I previously wrote about the defamation claims filed by former Rep. Katie Hill has lost a lawsuit against her husband and a variety of other people, including the Daily Mail for reporting on her sex scandal involving a former aide. I stated that the legal basis for the lawsuit against the media was highly dubious and that the underlying stories were protected under the First Amendment as matters of public interest. As expected, the case against the Daily Mail was thrown out by Los Angeles Judge Yolanda Orozco on First Amendment grounds.
In 2019, former Hill resigned from Congress after the disclosure of sexual relations with a staff member. The scandal involved 22-year-old staffer Morgan Desjardins who had a three-way relationship Hill and her then-husband Kenny Heslep that began shortly after she started working for Hill in 2017. The affair reportedly ended in the summer of 2019.
Ordinarily, the media and various public interest groups would have been outraged and unrelenting in their “MeToo” coverage, particularly with a young staffer recently out of college. In the case of Hill, however, media outlets like MSNBC picked up on Hill’s claim that she was subjected to a “double standard” and a “misogynistic culture.”
As I stated in the earlier column:
It is claim against the media parties that concerns me the most in this action. The 41-page lawsuit, which seeks unspecified damages for emotional distress and violation of state law for distribution of intimate personal material without Hill’s consent, against defendants Salem Media Group Inc., Mail Media, Inc., writer Jennifer Van Laar (the deputy managing editor of Redstate.com), and Joseph Messina, the host of “The Real Side” Radio Show, as well as other unnamed individuals. Van Laar’s work also appeared in the Daily Mail (which is named as a defendant).
Not only did the lawsuit threaten core media protections, but advanced (with the help of sympathetic media at CNN and MSNBC) a false narrative of Hill as a victim. It was astonishing to watch media support a politician claiming a double standard in being forced to resign — seeking an accommodation that was wisely denied to male colleagues in past scandals. Various male politicians from Sen. Bob Packwood to Rep. Trent Franks have resigned under such scandals. Sen. Al Franken resigned for acts that did not involve an actual sexual affair. Hill abused her position of power but somehow converted that abuse into a women’s rights issue. Hill sold that narrative and is now bizarrely treated by many as a victim.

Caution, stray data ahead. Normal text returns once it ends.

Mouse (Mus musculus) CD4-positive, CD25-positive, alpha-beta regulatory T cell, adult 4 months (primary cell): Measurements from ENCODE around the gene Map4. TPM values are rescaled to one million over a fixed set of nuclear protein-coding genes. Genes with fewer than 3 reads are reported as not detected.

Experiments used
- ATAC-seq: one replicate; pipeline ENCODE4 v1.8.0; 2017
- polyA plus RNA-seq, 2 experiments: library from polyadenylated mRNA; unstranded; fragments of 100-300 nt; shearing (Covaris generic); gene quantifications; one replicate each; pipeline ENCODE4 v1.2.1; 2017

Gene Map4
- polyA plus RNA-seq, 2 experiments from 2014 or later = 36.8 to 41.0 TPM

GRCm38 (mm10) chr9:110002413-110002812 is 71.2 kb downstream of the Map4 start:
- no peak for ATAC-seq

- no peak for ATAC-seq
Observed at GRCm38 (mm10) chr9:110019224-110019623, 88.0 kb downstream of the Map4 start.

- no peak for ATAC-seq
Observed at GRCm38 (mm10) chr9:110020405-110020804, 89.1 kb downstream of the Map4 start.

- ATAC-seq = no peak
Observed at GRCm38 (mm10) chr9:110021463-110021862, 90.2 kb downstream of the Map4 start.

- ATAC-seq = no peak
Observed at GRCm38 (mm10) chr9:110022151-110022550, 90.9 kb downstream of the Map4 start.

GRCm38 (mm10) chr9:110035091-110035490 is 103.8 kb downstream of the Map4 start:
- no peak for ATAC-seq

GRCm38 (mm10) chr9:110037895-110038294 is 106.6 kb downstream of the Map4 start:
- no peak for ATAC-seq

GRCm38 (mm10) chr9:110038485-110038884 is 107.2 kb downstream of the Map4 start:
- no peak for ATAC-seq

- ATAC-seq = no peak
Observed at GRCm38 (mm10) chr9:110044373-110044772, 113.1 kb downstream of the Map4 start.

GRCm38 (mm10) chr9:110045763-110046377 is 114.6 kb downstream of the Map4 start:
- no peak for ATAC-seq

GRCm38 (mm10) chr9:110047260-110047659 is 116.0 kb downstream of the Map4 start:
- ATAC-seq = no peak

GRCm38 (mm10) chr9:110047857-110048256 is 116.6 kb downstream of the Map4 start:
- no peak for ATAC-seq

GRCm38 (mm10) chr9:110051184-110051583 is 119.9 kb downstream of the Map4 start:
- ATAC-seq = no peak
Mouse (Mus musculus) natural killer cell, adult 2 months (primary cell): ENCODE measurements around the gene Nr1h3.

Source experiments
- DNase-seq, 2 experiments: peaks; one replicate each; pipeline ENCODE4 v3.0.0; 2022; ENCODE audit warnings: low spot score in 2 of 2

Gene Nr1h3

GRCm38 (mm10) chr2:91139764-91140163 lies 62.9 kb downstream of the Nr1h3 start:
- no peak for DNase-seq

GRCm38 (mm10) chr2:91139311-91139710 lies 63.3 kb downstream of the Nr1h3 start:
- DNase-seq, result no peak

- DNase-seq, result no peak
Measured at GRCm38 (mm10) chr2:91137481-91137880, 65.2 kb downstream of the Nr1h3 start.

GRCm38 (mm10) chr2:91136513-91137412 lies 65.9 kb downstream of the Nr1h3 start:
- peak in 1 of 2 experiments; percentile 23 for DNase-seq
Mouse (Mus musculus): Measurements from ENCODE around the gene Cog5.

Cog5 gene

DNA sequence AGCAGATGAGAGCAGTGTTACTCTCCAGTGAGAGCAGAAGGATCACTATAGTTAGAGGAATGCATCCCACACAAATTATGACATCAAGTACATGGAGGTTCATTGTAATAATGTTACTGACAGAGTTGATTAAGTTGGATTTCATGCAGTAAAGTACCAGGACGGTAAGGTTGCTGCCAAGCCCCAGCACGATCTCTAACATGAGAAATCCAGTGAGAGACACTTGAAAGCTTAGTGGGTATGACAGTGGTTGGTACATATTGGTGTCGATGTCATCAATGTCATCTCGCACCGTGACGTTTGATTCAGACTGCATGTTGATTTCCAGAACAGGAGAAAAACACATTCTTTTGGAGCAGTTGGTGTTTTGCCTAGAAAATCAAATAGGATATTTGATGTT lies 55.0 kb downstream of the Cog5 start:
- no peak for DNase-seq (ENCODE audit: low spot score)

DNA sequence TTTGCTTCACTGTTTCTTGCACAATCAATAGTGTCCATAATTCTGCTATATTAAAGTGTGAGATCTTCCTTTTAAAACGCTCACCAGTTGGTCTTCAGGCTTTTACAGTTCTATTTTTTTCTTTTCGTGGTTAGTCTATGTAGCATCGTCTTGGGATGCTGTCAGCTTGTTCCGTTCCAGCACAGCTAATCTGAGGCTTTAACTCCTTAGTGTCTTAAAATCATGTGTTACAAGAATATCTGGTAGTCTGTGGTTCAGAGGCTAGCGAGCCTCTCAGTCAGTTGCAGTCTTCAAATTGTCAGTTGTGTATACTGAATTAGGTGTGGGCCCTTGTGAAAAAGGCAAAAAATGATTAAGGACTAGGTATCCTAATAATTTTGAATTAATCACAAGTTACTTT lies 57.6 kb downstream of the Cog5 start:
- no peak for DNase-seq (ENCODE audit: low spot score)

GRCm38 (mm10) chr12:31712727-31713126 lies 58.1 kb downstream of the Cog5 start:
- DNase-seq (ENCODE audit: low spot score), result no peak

That treatment stopped when she tried to make these arguments in court against the media. Hill was challenging the publishing of photos that included a picture of Hill naked holding a bong emblazoned with a skull and crossbones and a photo showing a tattoo of an Iron Cross resembling a Nazi symbol on her bikini line.
In dismissing the claims against the Daily Mail, Orozco ruled that
“the intimate images published by Defendant spoke to Plaintiff’s character and qualifications for her position, as they allegedly depicted Plaintiff with a campaign staffer whom she was alleged to have had a sexual affair with and appeared to show Plaintiff using a then-illegal drug and displaying a tattoo that was controversial because it resembled a white supremacy symbol that had become an issue during her congressional campaign.”
The court stated that obvious that such images are clearly related to a core matter of public interest in the scandal:
“Plaintiff’s argument that the images are not a matter of public concern because Defendant could have simply described the images rather than publishing them is unpersuasive, as the fact that information to be gleaned from an image may be disseminated in an alternative manner does not equate to a finding that the image itself is not a matter of public concern.”
There remain claims against RedState and Hill’s ex-husband, Kenneth Heslep.
Notably, the Daily Mail reported on the ruling by republishing the same photos.
This was the correct decision. It is notable however that the Daily Mail benefitted from our defamation standards, which are protective of journalists. As shown recently in the case involving Meghan Markle, the courts in Great Britain have precious few such protections. It is also notable that two figures lionized by the media on networks like MSNBC have launched frontal attacks on the media and its ability to report on newsworthy controversies.